Two forms of interdiction — the steady expansion of U.S. sanctions and our stunning drift toward  unmasked censorship — have begun to intersect. 

Over the weekend, a sixth Iranian cargo ship entered Venezuelan waters and is due to dock shortly. It follows a convoy of five Iranian tankers laden with gasoline to supply Venezuelan refineries. The freight this time, according to the Iranian embassy in Caracas, is humanitarian aid — food. There are unconfirmed reports the ship also carries spare parts for refineries in need of repairs.

Earlier last week, Mexican President Andrés Manuel López Obrador announced that Mexico would sell gasoline to Venezuela for humanitarian reasons were Caracas to ask for assistance. The Maduro government has so far made no such request.

Iran is acting in open defiance of extensive American sanctions against Venezuela. The Islamic Republic, of course, is already burdened by the most extensive sanctions regime the U.S. has ever imposed.

AMLO, as the Mexican leader is commonly known, has just put his hand up to follow Tehran’s example. He acts with forewarning: Last week the U.S. sanctioned Mexican companies that provided water to Venezuela under a previously agreed oil-for-food arrangement.

These events deserve careful consideration. So does the stunning new drift toward open, unmasked censorship in the U.S. Sanctions and censorship are not unrelated. They are two forms of interdiction. Is ours the Age of Interdiction, then? If so, why do we find ourselves in these circumstances and where will this new age lead us? These are our questions.

Sanctions Since 9/11 

President George W. Bush delivers remarks on Sept. 24, 2001, on his executive order on financial sanctions against terrorist networks. U.S. Secretary of State Colin Powell at right; Secretary of Treasury Paul O’Neill in middle. (Tina Hager, George W. Bush Presidential Library)

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PATRICK LAWRENCE: Accelerating Imperial Decline

PATRICK LAWRENCE: Accelerating Imperial Decline

Washington’s foreign policy towards Iran is driven by desperation rather than a reasoned understanding of a world in historically significant flux. That can lead only to a continuing succession of failures.

The kinetic events of the past week in Washington, Tehran, and the Persian Gulf were nothing if not revealing. President Donald Trump proved the keeper of the peace, warmongers all around him, when he aborted an airborne attack on Iran Thursday evening. The Iranians continue to act with admirable restraint in the face of incessant provocations.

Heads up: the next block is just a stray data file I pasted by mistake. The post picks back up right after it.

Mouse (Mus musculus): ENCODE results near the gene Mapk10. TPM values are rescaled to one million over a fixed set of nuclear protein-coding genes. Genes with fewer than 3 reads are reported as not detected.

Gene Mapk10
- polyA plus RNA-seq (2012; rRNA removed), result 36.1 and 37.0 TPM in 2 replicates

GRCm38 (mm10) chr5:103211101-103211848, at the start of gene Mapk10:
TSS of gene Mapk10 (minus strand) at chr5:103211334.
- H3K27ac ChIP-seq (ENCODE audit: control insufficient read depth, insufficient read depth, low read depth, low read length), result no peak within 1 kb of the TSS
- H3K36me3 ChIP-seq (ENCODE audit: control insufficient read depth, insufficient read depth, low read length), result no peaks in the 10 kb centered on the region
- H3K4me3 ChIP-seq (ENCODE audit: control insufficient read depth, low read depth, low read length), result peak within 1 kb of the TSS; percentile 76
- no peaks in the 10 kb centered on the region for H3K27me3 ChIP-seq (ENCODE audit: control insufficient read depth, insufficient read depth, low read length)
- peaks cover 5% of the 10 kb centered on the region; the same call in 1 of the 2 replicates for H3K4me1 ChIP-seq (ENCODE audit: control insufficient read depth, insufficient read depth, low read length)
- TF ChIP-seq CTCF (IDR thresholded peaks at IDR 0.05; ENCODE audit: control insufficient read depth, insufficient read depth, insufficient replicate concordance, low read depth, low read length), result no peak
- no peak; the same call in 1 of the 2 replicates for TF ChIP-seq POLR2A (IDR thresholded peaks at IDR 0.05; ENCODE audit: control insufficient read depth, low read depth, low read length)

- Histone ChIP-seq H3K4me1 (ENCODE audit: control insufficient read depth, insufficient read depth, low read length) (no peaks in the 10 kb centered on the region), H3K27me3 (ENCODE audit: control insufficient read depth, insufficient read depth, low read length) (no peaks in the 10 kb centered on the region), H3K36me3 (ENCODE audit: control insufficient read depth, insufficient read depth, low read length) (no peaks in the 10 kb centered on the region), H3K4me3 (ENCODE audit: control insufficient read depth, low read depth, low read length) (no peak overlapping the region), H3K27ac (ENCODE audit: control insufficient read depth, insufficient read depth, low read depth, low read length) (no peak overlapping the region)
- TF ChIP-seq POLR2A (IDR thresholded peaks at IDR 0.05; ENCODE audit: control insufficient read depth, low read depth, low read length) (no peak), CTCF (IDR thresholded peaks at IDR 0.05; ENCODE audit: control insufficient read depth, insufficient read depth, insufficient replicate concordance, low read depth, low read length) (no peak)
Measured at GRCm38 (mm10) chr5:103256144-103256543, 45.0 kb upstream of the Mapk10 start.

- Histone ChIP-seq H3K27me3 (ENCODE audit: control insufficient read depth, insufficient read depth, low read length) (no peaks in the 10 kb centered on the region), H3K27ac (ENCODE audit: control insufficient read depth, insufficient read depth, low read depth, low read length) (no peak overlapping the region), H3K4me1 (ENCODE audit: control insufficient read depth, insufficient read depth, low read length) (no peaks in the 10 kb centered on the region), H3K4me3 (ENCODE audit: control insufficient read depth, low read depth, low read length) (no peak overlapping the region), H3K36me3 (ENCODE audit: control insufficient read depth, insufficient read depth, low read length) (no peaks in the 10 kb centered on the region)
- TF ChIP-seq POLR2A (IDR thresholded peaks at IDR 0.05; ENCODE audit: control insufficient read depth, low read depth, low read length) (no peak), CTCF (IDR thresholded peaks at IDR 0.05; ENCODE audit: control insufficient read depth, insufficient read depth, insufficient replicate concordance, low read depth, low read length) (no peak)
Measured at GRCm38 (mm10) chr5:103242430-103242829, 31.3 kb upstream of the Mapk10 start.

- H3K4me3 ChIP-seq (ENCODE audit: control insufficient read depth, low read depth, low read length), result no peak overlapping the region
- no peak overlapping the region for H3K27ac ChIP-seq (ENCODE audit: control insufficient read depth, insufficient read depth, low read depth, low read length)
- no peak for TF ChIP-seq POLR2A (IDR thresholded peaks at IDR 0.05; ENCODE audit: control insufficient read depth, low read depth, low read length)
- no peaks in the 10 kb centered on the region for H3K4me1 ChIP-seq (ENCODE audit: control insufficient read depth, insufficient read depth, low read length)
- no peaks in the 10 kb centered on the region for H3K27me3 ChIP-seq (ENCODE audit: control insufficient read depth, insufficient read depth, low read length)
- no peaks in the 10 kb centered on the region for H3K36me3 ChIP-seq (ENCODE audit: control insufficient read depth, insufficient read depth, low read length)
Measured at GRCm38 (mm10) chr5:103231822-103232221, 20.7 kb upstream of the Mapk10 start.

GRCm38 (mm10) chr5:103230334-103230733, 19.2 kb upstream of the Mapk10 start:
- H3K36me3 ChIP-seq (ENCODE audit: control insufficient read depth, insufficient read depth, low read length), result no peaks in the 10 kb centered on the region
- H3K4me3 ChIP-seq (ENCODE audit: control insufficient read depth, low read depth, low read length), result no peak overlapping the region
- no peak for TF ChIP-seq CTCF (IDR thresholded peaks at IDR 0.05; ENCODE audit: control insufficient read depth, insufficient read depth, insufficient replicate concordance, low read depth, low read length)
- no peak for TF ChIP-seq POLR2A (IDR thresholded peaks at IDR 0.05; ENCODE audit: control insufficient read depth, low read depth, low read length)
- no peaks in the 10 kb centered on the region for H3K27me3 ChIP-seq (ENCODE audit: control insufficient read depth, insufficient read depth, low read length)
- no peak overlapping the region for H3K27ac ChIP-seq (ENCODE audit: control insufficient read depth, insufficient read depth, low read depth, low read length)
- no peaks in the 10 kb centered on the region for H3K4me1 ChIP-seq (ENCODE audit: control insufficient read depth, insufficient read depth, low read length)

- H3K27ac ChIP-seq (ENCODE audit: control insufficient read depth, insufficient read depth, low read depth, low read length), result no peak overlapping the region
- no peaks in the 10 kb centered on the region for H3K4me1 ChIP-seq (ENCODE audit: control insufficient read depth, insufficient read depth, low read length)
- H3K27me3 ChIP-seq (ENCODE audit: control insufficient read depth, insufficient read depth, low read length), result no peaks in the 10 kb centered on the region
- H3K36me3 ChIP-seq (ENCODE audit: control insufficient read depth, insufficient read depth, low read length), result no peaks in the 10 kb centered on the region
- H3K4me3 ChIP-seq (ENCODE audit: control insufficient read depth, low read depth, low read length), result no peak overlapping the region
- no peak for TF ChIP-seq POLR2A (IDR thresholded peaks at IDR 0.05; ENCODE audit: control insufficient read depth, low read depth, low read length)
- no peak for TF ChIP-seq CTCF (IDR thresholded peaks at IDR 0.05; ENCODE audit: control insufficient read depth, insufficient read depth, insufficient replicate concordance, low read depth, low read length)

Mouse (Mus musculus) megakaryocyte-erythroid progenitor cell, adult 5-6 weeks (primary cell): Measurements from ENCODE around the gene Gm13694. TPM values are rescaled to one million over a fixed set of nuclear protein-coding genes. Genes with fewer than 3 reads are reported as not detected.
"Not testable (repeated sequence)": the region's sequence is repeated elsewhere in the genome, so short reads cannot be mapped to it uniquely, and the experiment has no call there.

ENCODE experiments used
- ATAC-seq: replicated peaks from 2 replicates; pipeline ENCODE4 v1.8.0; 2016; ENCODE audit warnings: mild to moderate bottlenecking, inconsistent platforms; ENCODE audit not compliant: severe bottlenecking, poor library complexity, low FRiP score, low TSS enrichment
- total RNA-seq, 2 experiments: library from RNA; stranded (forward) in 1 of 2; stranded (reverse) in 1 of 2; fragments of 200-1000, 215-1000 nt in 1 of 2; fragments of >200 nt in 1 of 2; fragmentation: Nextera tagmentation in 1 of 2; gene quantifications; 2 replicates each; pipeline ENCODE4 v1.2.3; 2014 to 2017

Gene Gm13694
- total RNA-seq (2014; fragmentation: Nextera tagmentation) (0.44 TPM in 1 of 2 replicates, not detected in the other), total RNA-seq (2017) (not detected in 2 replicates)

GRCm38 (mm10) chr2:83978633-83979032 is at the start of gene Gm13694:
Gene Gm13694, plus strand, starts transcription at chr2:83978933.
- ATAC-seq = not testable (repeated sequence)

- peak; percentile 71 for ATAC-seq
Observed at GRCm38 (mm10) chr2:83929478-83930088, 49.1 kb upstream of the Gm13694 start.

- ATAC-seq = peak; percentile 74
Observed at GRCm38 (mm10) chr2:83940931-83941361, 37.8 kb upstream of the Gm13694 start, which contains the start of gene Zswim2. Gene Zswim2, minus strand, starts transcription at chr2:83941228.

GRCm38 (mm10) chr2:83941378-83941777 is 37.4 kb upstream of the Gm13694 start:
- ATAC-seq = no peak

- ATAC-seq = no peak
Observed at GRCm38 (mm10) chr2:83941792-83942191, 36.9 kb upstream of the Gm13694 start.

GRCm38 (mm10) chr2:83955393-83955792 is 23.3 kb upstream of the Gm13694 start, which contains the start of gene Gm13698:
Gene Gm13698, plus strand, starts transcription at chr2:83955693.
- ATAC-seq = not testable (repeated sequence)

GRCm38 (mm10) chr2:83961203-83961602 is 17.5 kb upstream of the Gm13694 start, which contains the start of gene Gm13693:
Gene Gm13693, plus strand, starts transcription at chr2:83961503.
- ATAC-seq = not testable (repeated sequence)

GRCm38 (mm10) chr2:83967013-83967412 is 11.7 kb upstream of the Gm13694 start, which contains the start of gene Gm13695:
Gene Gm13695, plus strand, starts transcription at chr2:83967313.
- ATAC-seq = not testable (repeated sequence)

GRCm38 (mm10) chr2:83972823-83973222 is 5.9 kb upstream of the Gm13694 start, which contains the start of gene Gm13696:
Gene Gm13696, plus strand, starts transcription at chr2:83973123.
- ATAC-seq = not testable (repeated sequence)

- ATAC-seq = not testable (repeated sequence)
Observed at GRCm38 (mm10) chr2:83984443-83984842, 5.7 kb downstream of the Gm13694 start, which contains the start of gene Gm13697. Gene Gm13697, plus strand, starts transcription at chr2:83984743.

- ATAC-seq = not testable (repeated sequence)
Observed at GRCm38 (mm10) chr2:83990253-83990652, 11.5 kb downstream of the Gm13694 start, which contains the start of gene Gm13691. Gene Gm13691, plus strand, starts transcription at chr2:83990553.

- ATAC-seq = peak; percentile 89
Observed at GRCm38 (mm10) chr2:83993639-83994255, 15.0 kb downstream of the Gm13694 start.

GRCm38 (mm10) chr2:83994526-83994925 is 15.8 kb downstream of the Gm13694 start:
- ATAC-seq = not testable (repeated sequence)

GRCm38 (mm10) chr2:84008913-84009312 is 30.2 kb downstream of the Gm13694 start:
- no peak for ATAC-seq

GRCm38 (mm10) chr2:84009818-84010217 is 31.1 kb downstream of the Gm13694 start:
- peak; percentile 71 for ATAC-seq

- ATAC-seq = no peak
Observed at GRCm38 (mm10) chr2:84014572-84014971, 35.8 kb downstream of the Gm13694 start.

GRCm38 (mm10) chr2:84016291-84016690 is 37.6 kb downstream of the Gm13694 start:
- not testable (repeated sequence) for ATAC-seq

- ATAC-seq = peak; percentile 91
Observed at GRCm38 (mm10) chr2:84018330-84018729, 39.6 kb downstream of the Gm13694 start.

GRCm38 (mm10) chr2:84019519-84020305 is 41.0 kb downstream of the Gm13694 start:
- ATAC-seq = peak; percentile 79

More such provocations are sure to come. Trump announced over the weekend that he will impose yet another layer of “major new sanctions” against Iran on Monday. After a minor cyber-attack against an Iranian intelligence agency last week, the Pentagon has developed a list of Iranian entities it is considering for a more extensive cyber-war campaign.

Trump: New sanctions and more provocations to come.  (The White House/Shealah Craighead)

But there are more fundamental truths to derive from the swift escalation of Washington’s hostilities toward Tehran. They come to four. Taken together, they offer a snapshot of an imperial power in accelerating decline.

Paralyzed Elites

First, Trump’s determination to avoid pointless new wars of adventure has divided Washington to an extent that is unprecedented at least as far back as the Vietnam debacle. In addition to hawkish factions within the administration and the national security apparatus, an apparent majority on Capitol Hill — liberals as well as Republicans — favors war as the principal instrument of American foreign policy in the Middle East.

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The Revelations of WikiLeaks: No. 3—The Most Extensive Classified Leak in History

The Revelations of WikiLeaks: No. 3—The Most Extensive Classified Leak in History

The “Iraq War Logs” disgorged an unprecedented profusion of documents, military reports and videos. 

*****

For WikiLeaks, 2010 was an exceptionally eventful year. In April the transparency organization released “Collateral Murder,” the video of U.S. Army helicopters as they shot more than a dozen Iraqis in Baghdad. That proved a worldwide shock and put the 4-year-old publisher on the global media map.

“Afghan War Diaries,” a cache of 75,000 documents, followed in July.